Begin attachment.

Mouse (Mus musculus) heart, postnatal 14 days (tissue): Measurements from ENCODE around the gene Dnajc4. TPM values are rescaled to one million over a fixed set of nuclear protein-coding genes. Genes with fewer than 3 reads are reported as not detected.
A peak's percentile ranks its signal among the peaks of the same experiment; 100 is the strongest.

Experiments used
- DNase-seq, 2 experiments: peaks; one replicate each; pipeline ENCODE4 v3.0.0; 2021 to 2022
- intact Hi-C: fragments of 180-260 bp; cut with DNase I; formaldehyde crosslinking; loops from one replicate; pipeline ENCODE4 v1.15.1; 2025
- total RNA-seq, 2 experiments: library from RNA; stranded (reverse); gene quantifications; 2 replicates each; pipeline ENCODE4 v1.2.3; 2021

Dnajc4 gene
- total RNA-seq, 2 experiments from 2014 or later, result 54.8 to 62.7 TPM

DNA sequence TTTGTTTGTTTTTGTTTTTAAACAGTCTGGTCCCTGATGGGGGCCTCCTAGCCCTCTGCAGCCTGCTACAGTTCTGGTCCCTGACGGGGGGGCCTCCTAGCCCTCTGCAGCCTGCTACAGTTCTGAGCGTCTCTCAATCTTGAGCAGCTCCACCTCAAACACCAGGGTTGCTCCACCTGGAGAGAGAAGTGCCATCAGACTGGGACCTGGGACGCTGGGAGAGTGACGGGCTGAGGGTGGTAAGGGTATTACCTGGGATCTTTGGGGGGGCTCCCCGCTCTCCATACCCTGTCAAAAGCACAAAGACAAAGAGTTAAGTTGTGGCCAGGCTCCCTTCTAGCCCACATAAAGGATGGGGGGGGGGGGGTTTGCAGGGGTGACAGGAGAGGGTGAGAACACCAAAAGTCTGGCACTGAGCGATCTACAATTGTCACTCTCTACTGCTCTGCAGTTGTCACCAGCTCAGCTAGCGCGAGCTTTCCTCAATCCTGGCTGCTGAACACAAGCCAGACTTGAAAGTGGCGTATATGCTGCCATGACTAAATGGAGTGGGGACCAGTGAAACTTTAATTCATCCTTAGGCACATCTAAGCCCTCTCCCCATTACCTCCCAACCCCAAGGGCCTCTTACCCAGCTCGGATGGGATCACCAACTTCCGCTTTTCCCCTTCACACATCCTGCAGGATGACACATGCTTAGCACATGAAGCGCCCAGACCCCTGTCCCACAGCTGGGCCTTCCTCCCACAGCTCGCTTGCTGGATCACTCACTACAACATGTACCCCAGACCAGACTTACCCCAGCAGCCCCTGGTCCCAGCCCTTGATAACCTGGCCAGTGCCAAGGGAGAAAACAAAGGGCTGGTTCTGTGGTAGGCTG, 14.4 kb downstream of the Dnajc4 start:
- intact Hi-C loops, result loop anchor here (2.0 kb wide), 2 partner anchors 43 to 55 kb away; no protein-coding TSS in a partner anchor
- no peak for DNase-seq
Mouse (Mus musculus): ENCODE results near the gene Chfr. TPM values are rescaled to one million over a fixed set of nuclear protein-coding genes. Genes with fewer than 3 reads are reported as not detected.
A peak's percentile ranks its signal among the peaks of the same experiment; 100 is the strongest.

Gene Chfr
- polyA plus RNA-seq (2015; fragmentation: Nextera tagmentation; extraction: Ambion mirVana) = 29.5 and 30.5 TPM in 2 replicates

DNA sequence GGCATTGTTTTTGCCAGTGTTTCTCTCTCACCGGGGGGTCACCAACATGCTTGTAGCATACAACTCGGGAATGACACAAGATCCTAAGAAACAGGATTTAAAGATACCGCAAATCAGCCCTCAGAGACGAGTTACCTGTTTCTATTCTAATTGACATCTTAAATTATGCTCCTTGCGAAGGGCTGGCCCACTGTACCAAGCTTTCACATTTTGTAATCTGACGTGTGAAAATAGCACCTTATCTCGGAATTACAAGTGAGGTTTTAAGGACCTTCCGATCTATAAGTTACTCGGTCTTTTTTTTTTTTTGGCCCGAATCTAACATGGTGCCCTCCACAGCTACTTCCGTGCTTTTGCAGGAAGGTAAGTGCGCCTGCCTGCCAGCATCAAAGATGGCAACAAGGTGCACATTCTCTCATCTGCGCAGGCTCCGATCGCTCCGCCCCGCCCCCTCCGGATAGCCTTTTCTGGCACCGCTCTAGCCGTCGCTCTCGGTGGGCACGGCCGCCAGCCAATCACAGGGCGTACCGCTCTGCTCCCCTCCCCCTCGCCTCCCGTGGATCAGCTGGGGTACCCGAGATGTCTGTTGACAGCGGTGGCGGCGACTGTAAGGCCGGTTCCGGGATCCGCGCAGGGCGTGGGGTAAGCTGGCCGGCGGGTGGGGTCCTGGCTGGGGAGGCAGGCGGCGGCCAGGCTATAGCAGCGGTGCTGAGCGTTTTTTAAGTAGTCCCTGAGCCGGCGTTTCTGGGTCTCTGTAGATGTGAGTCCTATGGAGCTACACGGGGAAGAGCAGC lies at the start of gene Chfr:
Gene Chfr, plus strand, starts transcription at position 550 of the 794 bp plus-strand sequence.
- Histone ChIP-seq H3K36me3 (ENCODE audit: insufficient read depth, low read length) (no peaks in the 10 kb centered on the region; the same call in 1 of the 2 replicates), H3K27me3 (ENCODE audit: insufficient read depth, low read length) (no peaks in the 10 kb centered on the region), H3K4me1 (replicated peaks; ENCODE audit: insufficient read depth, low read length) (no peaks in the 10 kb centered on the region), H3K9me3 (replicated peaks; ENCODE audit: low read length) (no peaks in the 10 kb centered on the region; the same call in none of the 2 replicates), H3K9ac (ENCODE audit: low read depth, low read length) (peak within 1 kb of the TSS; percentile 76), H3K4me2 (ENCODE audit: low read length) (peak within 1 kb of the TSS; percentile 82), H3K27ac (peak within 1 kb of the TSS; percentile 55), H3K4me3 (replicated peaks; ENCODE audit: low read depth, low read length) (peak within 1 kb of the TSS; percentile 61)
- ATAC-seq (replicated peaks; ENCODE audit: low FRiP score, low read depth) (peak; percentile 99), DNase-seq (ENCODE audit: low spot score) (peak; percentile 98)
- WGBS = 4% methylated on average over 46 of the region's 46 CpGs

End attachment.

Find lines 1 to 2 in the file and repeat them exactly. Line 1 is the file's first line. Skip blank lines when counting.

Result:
Mouse (Mus musculus) heart, postnatal 14 days (tissue): Measurements from ENCODE around the gene Dnajc4. TPM values are rescaled to one million over a fixed set of nuclear protein-coding genes. Genes with fewer than 3 reads are reported as not detected.
A peak's percentile ranks its signal among the peaks of the same experiment; 100 is the strongest.